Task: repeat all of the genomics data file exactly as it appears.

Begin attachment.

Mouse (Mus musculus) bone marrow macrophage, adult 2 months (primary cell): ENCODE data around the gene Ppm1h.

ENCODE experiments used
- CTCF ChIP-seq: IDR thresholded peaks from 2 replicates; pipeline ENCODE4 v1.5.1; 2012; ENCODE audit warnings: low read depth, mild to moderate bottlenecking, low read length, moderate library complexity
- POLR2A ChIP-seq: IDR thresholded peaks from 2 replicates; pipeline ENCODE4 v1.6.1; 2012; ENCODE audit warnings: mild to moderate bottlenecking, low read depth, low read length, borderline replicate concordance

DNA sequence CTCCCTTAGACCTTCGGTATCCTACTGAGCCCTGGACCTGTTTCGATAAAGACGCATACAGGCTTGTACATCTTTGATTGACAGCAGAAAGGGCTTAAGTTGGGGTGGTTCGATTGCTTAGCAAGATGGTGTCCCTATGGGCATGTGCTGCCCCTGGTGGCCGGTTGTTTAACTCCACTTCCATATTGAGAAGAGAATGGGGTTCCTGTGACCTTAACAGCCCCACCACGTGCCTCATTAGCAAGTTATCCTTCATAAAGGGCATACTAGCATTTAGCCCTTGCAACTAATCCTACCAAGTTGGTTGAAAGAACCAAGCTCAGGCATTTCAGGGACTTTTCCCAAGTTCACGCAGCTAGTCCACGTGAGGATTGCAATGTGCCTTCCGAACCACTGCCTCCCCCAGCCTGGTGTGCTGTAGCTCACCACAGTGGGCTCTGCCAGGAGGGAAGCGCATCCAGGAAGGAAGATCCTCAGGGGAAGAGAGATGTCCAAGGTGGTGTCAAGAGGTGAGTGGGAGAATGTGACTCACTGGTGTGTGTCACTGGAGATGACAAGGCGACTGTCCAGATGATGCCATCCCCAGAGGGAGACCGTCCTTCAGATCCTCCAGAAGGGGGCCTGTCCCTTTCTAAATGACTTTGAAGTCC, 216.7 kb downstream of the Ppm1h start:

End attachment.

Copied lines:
Mouse (Mus musculus) bone marrow macrophage, adult 2 months (primary cell): ENCODE data around the gene Ppm1h.

ENCODE experiments used
- CTCF ChIP-seq: IDR thresholded peaks from 2 replicates; pipeline ENCODE4 v1.5.1; 2012; ENCODE audit warnings: low read depth, mild to moderate bottlenecking, low read length, moderate library complexity
- POLR2A ChIP-seq: IDR thresholded peaks from 2 replicates; pipeline ENCODE4 v1.6.1; 2012; ENCODE audit warnings: mild to moderate bottlenecking, low read depth, low read length, borderline replicate concordance

DNA sequence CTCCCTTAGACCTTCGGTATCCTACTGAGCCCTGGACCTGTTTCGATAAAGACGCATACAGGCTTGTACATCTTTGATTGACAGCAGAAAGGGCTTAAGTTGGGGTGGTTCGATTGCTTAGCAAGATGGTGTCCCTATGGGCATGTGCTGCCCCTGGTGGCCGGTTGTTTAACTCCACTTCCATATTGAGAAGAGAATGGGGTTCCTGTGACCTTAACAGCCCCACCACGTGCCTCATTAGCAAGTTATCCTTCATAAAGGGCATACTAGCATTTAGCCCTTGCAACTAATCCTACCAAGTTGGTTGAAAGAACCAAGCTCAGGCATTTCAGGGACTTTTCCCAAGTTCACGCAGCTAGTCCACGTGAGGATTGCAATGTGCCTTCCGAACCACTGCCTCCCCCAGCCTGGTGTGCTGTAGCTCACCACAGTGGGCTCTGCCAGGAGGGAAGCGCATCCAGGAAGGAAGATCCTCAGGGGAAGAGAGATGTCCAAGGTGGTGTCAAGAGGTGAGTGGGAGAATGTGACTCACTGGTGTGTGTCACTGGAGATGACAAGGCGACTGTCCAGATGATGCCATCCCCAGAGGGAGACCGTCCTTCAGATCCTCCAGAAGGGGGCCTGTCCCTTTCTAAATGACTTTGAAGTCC, 216.7 kb downstream of the Ppm1h start: